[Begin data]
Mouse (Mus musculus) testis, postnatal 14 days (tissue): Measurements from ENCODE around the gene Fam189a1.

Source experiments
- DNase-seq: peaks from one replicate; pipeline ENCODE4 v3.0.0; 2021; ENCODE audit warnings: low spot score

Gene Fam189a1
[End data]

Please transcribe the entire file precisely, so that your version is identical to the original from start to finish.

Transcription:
Mouse (Mus musculus) testis, postnatal 14 days (tissue): Measurements from ENCODE around the gene Fam189a1.

Source experiments
- DNase-seq: peaks from one replicate; pipeline ENCODE4 v3.0.0; 2021; ENCODE audit warnings: low spot score

Gene Fam189a1